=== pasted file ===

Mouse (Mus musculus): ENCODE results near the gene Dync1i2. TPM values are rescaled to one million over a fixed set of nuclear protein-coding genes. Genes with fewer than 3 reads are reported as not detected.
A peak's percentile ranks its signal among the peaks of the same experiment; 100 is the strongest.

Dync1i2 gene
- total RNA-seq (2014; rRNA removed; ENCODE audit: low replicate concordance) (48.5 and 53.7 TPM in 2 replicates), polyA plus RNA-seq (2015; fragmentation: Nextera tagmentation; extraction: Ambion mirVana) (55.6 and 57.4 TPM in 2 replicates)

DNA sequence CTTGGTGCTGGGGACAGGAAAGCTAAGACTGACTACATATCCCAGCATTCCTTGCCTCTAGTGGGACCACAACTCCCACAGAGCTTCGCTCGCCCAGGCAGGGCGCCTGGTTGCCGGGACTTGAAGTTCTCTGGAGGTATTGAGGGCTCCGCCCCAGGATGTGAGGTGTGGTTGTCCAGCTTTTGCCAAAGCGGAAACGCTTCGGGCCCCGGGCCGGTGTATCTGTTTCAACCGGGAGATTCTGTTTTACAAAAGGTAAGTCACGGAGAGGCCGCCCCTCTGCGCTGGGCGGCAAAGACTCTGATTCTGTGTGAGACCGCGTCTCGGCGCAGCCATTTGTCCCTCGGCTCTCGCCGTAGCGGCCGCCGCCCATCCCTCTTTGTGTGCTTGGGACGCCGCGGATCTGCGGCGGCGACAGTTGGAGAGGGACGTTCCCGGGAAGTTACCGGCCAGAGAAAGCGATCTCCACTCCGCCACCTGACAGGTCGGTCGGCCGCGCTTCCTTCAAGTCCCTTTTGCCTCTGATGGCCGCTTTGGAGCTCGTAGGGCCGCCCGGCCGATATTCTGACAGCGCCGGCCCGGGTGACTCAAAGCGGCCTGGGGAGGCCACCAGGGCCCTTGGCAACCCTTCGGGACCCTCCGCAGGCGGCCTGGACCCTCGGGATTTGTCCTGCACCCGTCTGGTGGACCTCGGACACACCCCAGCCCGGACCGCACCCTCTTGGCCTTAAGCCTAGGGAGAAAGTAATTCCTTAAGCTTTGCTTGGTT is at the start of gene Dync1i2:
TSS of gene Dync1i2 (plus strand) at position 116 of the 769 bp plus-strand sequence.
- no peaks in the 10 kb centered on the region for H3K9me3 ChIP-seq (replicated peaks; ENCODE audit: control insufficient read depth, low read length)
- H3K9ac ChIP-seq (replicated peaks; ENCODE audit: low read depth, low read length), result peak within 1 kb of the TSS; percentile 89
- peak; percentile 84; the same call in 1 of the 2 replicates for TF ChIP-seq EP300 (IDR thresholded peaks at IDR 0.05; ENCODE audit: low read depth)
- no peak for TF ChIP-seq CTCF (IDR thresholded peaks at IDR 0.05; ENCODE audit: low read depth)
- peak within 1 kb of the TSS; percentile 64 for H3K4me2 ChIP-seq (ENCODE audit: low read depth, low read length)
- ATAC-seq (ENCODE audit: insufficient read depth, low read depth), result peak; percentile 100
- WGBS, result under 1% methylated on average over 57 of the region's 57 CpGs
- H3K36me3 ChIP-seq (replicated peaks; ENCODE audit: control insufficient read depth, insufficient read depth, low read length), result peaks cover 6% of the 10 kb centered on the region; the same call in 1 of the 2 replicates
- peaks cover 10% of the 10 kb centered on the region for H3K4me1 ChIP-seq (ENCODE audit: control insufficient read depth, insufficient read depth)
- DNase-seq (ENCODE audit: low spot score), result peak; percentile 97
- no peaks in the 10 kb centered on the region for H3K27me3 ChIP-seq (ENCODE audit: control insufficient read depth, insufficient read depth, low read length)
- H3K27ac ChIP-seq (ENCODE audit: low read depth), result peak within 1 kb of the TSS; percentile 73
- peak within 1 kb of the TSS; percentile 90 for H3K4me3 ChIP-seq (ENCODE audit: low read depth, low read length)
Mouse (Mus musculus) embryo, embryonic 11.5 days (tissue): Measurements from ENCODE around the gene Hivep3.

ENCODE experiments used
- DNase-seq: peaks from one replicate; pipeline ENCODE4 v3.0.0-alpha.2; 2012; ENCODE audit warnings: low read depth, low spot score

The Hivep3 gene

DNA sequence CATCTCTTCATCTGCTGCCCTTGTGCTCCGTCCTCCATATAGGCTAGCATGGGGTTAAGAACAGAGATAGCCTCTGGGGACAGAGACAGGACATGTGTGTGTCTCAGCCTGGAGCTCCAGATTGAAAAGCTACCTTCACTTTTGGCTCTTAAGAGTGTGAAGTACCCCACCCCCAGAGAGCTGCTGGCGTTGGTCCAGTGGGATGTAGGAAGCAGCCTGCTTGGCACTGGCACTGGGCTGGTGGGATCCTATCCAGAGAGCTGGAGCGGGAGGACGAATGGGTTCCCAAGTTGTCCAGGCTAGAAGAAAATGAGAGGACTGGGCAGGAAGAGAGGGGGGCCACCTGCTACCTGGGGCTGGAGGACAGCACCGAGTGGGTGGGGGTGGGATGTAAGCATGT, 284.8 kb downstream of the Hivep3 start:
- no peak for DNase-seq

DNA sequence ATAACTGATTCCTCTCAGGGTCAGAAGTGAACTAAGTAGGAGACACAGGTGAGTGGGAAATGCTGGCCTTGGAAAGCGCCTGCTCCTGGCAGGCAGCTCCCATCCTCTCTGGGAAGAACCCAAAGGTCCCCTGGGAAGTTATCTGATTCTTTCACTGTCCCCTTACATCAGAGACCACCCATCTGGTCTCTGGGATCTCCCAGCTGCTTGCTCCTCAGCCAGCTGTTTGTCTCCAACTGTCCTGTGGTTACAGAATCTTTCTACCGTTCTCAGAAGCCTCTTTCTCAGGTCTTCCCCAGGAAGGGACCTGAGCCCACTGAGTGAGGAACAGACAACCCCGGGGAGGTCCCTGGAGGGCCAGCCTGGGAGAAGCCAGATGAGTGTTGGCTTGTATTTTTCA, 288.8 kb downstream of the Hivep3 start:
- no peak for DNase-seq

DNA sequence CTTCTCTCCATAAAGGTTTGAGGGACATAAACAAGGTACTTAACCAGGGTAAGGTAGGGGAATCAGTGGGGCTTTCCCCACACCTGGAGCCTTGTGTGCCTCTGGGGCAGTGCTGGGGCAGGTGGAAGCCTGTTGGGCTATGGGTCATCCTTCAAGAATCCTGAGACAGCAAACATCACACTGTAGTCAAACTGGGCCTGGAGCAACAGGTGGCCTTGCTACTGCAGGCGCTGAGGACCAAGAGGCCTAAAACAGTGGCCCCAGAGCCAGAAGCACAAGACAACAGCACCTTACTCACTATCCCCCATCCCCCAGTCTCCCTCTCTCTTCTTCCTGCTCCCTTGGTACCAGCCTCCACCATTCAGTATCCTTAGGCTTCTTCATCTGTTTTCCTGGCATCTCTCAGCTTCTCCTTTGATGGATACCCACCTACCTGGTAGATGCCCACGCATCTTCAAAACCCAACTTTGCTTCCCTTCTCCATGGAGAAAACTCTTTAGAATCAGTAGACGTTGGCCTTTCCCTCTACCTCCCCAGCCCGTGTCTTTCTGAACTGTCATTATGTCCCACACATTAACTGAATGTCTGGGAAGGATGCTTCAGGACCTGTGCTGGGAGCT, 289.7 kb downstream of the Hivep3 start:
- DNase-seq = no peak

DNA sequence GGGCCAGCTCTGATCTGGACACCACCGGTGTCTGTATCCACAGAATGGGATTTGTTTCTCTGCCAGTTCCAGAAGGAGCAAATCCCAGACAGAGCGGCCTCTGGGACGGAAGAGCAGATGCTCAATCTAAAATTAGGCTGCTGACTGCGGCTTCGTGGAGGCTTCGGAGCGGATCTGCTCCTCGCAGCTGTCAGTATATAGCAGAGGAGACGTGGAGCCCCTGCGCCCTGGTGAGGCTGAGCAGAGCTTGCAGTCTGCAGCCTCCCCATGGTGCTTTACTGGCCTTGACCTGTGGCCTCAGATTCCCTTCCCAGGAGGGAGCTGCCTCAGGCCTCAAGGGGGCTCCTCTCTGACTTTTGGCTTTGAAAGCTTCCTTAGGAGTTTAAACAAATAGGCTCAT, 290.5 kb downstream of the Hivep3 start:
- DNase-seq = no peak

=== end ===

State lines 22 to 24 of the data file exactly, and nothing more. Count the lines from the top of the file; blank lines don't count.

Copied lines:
- DNase-seq: peaks from one replicate; pipeline ENCODE4 v3.0.0-alpha.2; 2012; ENCODE audit warnings: low read depth, low spot score

The Hivep3 gene

DNA sequence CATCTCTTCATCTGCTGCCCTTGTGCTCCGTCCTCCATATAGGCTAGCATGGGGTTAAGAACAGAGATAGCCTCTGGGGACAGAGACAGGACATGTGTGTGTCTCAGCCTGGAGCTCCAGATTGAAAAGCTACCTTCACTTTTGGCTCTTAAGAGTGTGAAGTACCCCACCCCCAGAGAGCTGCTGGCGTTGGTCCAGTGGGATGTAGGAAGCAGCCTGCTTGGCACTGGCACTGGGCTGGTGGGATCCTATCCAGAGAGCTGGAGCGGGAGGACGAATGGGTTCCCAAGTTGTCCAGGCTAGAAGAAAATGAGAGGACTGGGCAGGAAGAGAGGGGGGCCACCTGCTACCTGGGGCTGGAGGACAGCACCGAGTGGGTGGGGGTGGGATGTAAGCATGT, 284.8 kb downstream of the Hivep3 start: